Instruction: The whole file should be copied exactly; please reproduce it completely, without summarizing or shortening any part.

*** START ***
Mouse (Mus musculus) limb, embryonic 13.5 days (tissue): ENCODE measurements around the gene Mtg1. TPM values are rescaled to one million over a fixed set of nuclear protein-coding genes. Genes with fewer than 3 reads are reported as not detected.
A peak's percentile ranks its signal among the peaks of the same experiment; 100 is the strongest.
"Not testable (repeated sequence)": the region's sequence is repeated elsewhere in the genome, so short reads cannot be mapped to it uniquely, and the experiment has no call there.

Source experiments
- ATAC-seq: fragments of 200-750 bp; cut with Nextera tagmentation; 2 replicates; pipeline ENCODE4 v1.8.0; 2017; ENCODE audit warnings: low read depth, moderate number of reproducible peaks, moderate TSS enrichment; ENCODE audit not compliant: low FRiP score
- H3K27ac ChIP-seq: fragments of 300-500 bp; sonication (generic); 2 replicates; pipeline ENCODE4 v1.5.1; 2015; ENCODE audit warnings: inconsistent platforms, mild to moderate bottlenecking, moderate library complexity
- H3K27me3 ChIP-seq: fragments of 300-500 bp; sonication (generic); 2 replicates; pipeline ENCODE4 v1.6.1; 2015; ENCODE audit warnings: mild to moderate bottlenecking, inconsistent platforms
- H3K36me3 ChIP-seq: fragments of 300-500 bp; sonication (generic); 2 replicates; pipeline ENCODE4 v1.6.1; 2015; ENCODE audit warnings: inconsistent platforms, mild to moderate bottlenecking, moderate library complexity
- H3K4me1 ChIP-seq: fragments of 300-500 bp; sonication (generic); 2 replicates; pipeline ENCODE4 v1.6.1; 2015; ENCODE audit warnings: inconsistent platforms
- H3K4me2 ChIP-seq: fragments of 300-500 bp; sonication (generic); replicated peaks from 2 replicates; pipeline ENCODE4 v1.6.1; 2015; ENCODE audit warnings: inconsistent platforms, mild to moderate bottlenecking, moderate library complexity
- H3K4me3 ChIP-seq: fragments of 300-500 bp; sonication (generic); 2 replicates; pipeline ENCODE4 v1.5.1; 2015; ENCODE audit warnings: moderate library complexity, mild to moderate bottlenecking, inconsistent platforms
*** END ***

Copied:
Mouse (Mus musculus) limb, embryonic 13.5 days (tissue): ENCODE measurements around the gene Mtg1. TPM values are rescaled to one million over a fixed set of nuclear protein-coding genes. Genes with fewer than 3 reads are reported as not detected.
A peak's percentile ranks its signal among the peaks of the same experiment; 100 is the strongest.
"Not testable (repeated sequence)": the region's sequence is repeated elsewhere in the genome, so short reads cannot be mapped to it uniquely, and the experiment has no call there.

Source experiments
- ATAC-seq: fragments of 200-750 bp; cut with Nextera tagmentation; 2 replicates; pipeline ENCODE4 v1.8.0; 2017; ENCODE audit warnings: low read depth, moderate number of reproducible peaks, moderate TSS enrichment; ENCODE audit not compliant: low FRiP score
- H3K27ac ChIP-seq: fragments of 300-500 bp; sonication (generic); 2 replicates; pipeline ENCODE4 v1.5.1; 2015; ENCODE audit warnings: inconsistent platforms, mild to moderate bottlenecking, moderate library complexity
- H3K27me3 ChIP-seq: fragments of 300-500 bp; sonication (generic); 2 replicates; pipeline ENCODE4 v1.6.1; 2015; ENCODE audit warnings: mild to moderate bottlenecking, inconsistent platforms
- H3K36me3 ChIP-seq: fragments of 300-500 bp; sonication (generic); 2 replicates; pipeline ENCODE4 v1.6.1; 2015; ENCODE audit warnings: inconsistent platforms, mild to moderate bottlenecking, moderate library complexity
- H3K4me1 ChIP-seq: fragments of 300-500 bp; sonication (generic); 2 replicates; pipeline ENCODE4 v1.6.1; 2015; ENCODE audit warnings: inconsistent platforms
- H3K4me2 ChIP-seq: fragments of 300-500 bp; sonication (generic); replicated peaks from 2 replicates; pipeline ENCODE4 v1.6.1; 2015; ENCODE audit warnings: inconsistent platforms, mild to moderate bottlenecking, moderate library complexity
- H3K4me3 ChIP-seq: fragments of 300-500 bp; sonication (generic); 2 replicates; pipeline ENCODE4 v1.5.1; 2015; ENCODE audit warnings: moderate library complexity, mild to moderate bottlenecking, inconsistent platforms